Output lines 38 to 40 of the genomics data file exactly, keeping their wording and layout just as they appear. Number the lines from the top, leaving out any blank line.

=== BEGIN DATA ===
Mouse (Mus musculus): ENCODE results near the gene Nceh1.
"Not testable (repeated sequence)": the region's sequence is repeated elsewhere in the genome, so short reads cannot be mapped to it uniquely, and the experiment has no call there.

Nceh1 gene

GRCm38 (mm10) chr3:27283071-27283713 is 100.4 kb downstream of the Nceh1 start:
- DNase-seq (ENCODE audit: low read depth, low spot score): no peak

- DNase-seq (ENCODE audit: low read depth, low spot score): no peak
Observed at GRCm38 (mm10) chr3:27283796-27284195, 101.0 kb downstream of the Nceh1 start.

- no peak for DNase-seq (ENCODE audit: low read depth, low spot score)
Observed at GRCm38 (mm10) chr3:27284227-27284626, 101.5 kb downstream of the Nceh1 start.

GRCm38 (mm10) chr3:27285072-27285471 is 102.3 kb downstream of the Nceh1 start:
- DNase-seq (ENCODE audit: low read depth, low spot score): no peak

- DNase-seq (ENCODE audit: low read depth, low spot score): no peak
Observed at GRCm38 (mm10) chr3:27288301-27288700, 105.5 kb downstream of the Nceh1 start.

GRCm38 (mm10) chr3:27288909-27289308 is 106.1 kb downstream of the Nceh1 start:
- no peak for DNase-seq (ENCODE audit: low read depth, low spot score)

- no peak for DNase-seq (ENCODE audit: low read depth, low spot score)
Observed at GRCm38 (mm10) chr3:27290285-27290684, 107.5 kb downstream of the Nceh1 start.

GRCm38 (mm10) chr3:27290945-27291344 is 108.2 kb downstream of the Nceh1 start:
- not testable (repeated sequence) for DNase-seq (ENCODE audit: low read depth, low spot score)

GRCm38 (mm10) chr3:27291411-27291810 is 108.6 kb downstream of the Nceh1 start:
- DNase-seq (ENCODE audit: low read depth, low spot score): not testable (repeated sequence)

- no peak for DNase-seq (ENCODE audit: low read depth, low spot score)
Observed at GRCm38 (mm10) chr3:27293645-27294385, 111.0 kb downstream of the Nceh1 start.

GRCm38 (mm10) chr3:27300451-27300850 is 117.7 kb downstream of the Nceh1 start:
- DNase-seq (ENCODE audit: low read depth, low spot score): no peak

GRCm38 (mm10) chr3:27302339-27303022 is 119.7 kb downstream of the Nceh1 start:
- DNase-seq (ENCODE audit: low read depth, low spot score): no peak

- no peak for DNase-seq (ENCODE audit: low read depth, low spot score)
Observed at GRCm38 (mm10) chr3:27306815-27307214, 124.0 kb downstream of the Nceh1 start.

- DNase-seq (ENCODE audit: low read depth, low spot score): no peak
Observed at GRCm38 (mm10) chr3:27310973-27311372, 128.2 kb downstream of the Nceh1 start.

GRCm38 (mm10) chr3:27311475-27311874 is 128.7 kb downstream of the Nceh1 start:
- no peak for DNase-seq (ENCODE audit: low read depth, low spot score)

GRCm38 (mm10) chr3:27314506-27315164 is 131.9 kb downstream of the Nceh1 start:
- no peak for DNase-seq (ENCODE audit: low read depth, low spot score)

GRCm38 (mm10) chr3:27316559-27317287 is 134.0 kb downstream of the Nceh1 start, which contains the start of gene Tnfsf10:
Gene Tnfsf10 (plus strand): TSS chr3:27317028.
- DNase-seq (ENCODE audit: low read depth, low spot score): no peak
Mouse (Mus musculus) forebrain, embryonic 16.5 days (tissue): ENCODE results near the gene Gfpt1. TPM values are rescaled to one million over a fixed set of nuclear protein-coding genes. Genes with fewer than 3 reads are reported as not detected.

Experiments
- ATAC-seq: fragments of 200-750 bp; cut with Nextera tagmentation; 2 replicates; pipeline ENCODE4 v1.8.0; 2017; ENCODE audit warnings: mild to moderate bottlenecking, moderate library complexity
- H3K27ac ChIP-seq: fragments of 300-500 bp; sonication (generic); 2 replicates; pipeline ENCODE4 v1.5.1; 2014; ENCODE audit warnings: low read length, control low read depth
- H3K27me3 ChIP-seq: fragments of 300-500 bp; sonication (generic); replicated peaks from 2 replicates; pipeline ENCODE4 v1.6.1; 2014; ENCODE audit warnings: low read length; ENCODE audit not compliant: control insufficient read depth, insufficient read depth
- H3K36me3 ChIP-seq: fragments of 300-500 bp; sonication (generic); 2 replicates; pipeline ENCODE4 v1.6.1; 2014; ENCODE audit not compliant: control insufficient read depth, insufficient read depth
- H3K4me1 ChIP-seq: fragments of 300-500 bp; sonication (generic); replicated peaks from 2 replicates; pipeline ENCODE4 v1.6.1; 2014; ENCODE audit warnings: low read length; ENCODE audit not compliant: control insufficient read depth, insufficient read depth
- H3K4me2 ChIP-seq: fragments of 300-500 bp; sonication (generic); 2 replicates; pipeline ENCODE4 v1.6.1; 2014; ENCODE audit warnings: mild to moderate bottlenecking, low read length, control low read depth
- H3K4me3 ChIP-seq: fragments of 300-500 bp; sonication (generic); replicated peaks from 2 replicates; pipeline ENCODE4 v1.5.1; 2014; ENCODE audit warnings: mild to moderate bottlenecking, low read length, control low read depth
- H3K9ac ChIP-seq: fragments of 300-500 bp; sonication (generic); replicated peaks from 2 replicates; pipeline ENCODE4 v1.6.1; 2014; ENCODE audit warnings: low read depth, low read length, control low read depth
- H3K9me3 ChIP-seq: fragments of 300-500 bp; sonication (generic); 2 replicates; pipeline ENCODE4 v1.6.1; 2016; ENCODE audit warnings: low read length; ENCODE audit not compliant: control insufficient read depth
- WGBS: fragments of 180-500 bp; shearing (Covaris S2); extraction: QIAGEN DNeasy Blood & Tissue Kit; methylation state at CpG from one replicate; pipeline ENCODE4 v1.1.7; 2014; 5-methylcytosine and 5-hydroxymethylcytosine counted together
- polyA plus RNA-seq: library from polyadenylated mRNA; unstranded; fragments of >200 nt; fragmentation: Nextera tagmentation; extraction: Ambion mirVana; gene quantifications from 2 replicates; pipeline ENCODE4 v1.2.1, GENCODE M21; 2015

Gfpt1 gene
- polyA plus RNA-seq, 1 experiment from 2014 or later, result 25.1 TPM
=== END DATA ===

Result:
- DNase-seq (ENCODE audit: low read depth, low spot score): no peak
Mouse (Mus musculus) forebrain, embryonic 16.5 days (tissue): ENCODE results near the gene Gfpt1. TPM values are rescaled to one million over a fixed set of nuclear protein-coding genes. Genes with fewer than 3 reads are reported as not detected.

Experiments